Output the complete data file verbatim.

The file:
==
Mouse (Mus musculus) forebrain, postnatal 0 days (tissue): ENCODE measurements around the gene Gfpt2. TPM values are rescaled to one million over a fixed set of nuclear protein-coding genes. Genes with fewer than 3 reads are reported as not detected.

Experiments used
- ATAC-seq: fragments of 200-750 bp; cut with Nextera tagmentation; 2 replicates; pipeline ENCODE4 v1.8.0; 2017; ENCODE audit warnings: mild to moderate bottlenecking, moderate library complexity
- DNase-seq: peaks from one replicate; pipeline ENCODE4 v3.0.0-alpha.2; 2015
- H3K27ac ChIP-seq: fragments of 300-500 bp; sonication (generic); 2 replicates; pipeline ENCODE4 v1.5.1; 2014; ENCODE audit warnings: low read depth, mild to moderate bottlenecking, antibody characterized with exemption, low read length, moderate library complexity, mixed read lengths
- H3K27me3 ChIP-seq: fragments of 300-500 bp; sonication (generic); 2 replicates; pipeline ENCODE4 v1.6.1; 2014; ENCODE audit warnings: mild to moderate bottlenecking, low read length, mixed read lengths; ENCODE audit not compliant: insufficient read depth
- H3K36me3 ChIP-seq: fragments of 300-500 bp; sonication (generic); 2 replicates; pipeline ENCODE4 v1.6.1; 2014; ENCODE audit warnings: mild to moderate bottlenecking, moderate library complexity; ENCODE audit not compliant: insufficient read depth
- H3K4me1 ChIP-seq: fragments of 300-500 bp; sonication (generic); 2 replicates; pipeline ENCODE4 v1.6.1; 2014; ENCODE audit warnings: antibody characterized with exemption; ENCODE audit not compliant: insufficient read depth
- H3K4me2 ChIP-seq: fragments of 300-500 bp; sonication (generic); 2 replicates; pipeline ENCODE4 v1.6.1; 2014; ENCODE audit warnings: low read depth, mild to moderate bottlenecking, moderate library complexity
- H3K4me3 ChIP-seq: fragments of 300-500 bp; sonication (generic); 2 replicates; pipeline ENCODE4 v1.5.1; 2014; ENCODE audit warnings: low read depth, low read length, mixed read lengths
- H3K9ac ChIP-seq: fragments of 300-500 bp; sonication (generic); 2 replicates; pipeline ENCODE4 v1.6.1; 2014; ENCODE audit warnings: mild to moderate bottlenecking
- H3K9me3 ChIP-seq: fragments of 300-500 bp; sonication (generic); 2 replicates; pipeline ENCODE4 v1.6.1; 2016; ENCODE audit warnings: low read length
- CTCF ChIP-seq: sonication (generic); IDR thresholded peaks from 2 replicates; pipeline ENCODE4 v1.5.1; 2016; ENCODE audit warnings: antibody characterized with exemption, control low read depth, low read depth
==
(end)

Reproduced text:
Mouse (Mus musculus) forebrain, postnatal 0 days (tissue): ENCODE measurements around the gene Gfpt2. TPM values are rescaled to one million over a fixed set of nuclear protein-coding genes. Genes with fewer than 3 reads are reported as not detected.

Experiments used
- ATAC-seq: fragments of 200-750 bp; cut with Nextera tagmentation; 2 replicates; pipeline ENCODE4 v1.8.0; 2017; ENCODE audit warnings: mild to moderate bottlenecking, moderate library complexity
- DNase-seq: peaks from one replicate; pipeline ENCODE4 v3.0.0-alpha.2; 2015
- H3K27ac ChIP-seq: fragments of 300-500 bp; sonication (generic); 2 replicates; pipeline ENCODE4 v1.5.1; 2014; ENCODE audit warnings: low read depth, mild to moderate bottlenecking, antibody characterized with exemption, low read length, moderate library complexity, mixed read lengths
- H3K27me3 ChIP-seq: fragments of 300-500 bp; sonication (generic); 2 replicates; pipeline ENCODE4 v1.6.1; 2014; ENCODE audit warnings: mild to moderate bottlenecking, low read length, mixed read lengths; ENCODE audit not compliant: insufficient read depth
- H3K36me3 ChIP-seq: fragments of 300-500 bp; sonication (generic); 2 replicates; pipeline ENCODE4 v1.6.1; 2014; ENCODE audit warnings: mild to moderate bottlenecking, moderate library complexity; ENCODE audit not compliant: insufficient read depth
- H3K4me1 ChIP-seq: fragments of 300-500 bp; sonication (generic); 2 replicates; pipeline ENCODE4 v1.6.1; 2014; ENCODE audit warnings: antibody characterized with exemption; ENCODE audit not compliant: insufficient read depth
- H3K4me2 ChIP-seq: fragments of 300-500 bp; sonication (generic); 2 replicates; pipeline ENCODE4 v1.6.1; 2014; ENCODE audit warnings: low read depth, mild to moderate bottlenecking, moderate library complexity
- H3K4me3 ChIP-seq: fragments of 300-500 bp; sonication (generic); 2 replicates; pipeline ENCODE4 v1.5.1; 2014; ENCODE audit warnings: low read depth, low read length, mixed read lengths
- H3K9ac ChIP-seq: fragments of 300-500 bp; sonication (generic); 2 replicates; pipeline ENCODE4 v1.6.1; 2014; ENCODE audit warnings: mild to moderate bottlenecking
- H3K9me3 ChIP-seq: fragments of 300-500 bp; sonication (generic); 2 replicates; pipeline ENCODE4 v1.6.1; 2016; ENCODE audit warnings: low read length
- CTCF ChIP-seq: sonication (generic); IDR thresholded peaks from 2 replicates; pipeline ENCODE4 v1.5.1; 2016; ENCODE audit warnings: antibody characterized with exemption, control low read depth, low read depth